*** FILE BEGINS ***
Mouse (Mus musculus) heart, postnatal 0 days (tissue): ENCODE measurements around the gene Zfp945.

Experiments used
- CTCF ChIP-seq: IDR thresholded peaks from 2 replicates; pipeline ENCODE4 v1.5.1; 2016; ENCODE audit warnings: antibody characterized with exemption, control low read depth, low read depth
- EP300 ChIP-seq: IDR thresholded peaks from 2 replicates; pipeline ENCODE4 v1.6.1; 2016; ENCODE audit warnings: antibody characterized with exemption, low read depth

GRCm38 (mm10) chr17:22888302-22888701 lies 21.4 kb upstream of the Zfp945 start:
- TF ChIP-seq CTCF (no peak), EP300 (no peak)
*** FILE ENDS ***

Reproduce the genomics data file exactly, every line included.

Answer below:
Mouse (Mus musculus) heart, postnatal 0 days (tissue): ENCODE measurements around the gene Zfp945.

Experiments used
- CTCF ChIP-seq: IDR thresholded peaks from 2 replicates; pipeline ENCODE4 v1.5.1; 2016; ENCODE audit warnings: antibody characterized with exemption, control low read depth, low read depth
- EP300 ChIP-seq: IDR thresholded peaks from 2 replicates; pipeline ENCODE4 v1.6.1; 2016; ENCODE audit warnings: antibody characterized with exemption, low read depth

GRCm38 (mm10) chr17:22888302-22888701 lies 21.4 kb upstream of the Zfp945 start:
- TF ChIP-seq CTCF (no peak), EP300 (no peak)